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Nutrition

A fat baby and mother
Nutrition is especially important in the 1,000 days from pregnancy through a child's second birthday.
USAID

 

Improving nutrition is central to the achievement of all Sustainable Development Goals. The persistence of chronic undernutrition (stunting) undermines progress toward food security, improved educational attainment, and better maternal and child health in Tanzania. Undernutrition is the greatest cause of under-five deaths in Tanzania and is estimated to cost the government 2.6 percent of GDP annually. This loss of revenue is mainly in the agriculture sector and is attributable to poor cognitive and physical development in early life caused by undernutrition.

According to the 2015-2016 Demographic and Health Survey, roughly a third of all children under five suffer from stunting and 14 percent are underweight. Key factors driving undernutrition are the lack of diverse and quality diets at the household level, inadequate access to health services (including water, sanitation, and hygiene), and poor caring and feeding practices. Maternal anemia is another significant problem in Tanzania, with 57 percent of pregnant women and 46 percent of breastfeeding mothers affected.

As part of a comprehensive approach to nutrition, USAID focuses on reducing the prevalence of chronic undernutrition and maternal anemia in Tanzania through integrated health and agriculture programs and services at the district and community levels. Key nutrition investments include: 1) Strengthening of Government of Tanzania institutions and civil society organizations (CSOs) responsible for nutrition; 2) Scaling up social and behavior change efforts to improve infant and young child feeding practices; and 3) Increasing access to a healthy, diverse diet for mothers and children. USAID’s nutrition programming is fully aligned with the Government of Tanzania’s National Nutrition Multisectoral Nutrition Action Plan (2016-2021).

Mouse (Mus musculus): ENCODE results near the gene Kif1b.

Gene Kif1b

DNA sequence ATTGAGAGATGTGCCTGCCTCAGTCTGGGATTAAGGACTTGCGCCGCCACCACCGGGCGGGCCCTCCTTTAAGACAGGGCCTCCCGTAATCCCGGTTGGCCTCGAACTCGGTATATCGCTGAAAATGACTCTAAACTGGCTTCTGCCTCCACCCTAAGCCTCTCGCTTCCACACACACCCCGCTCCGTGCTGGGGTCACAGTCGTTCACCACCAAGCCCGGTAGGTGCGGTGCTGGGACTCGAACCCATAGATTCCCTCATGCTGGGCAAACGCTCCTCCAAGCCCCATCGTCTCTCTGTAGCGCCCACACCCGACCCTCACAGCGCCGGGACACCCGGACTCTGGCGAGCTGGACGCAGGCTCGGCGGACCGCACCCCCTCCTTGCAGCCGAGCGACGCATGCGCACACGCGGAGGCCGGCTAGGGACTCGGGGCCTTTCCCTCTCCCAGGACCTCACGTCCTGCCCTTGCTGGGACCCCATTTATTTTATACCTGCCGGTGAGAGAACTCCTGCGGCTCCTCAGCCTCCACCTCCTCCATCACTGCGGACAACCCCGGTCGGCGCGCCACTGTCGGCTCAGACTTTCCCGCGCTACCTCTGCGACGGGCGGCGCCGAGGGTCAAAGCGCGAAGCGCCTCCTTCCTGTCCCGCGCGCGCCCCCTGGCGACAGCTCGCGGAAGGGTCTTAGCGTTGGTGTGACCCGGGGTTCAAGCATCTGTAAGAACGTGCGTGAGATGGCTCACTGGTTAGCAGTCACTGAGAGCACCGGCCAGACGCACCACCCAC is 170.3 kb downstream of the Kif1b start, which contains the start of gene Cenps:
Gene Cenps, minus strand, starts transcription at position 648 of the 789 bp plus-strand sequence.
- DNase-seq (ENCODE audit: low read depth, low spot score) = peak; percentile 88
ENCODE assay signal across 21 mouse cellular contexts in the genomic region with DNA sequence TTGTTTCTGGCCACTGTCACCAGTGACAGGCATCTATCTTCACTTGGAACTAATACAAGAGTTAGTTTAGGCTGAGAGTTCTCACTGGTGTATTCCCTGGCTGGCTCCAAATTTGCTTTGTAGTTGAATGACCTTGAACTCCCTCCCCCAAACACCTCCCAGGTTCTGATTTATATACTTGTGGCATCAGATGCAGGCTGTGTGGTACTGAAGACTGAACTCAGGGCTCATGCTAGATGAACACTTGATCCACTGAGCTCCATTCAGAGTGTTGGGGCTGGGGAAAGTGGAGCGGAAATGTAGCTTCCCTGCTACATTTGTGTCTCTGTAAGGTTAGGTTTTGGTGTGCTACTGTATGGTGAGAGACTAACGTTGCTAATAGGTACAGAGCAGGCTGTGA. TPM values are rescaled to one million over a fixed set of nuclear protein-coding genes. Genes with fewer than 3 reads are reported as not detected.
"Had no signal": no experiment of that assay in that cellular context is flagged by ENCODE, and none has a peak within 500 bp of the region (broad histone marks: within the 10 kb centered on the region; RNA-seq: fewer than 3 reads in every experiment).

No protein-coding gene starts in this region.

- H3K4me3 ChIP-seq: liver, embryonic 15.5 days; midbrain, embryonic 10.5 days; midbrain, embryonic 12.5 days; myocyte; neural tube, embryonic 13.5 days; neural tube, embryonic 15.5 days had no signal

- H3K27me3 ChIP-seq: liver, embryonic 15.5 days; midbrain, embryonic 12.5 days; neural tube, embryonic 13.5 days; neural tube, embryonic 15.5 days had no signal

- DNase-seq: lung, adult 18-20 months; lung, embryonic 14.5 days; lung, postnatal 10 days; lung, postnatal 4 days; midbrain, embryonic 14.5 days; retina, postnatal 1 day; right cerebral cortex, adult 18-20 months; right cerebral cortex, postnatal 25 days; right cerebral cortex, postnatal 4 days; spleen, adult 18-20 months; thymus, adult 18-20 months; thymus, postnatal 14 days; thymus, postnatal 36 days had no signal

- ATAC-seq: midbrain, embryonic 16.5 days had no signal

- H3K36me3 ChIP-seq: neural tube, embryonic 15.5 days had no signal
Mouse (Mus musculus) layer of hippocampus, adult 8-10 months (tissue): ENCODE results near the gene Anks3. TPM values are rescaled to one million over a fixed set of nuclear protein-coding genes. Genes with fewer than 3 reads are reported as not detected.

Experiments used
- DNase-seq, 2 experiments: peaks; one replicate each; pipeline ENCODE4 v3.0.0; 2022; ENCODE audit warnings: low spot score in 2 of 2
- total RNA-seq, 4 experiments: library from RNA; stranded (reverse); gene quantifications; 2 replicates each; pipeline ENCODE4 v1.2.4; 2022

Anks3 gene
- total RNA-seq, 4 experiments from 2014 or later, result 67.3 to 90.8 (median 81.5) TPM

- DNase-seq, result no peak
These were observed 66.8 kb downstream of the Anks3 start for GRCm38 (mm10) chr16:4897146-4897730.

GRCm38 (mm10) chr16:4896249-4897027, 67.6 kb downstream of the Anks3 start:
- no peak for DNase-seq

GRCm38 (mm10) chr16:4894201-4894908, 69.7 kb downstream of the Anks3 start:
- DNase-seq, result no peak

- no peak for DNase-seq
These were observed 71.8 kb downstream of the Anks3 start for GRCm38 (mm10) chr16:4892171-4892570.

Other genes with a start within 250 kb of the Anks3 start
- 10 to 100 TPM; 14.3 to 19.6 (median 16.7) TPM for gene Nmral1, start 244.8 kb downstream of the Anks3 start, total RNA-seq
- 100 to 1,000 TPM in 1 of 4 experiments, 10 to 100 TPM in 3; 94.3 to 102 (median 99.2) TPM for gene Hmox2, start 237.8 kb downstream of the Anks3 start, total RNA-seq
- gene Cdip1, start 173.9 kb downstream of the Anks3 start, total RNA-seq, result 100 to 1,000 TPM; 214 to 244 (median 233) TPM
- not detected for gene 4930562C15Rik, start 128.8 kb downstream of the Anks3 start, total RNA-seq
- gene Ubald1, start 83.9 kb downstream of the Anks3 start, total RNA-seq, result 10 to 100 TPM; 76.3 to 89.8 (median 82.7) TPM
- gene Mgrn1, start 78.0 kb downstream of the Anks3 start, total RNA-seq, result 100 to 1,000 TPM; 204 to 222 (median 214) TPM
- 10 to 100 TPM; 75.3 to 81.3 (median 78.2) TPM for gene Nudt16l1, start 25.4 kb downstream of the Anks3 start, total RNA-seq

Challenges

  • Lack of awareness among the public regarding available nutrition services.
  • Need for improved multi-sectoral nutrition-focused legislation and coordination.
  • Health facilities that lack the full range of available nutrition services, as well as strong ties with the communities they serve. Health service coverage is often sparse in remote areas.
  • Shortage of nutritional staff and health workers capable of providing nutrition services.

Impact

  • Programmatic reach: Over 1.3 million women of reproductive age and 930,000 children under five reached, achieving 97 percent of target populations in USAID Feed the Future focus regions (Dodoma, Iringa, Manyara, Mbeya, and Morogoro). USAID health-focused nutrition programs also reach these areas as well as Songwe and three districts in Zanzibar.
  • Improved nutrition: Over one million children under five have received nutrition services.
  • Reduced stunting: In three regions, USAID’s Mwanzo Bora activity has resulted in a significant (27 percent) reduction in the prevalence of childhood stunting.
  • Training: 22,540 nutrition practitioners have received targeted training in the reduction of maternal anemia and childhood stunting.
  • Organizational strengthening: Key capacity building has been conducted with the Tanzania Food and Nutrition Centre and the Centre for Counseling, Nutrition, and Health Care, a leading Tanzanian CSO, as well as the Prime Minister’s office. At the subnational level, nutrition efforts are building a network of local government councils and over 20 CSOs to deliver targeted nutrition messages to households.

 


RELATED FACT SHEETS

Overview: Nutrition

Lishe Endelevu (Sustainable Nutrition)

 

Last updated: November 25, 2019

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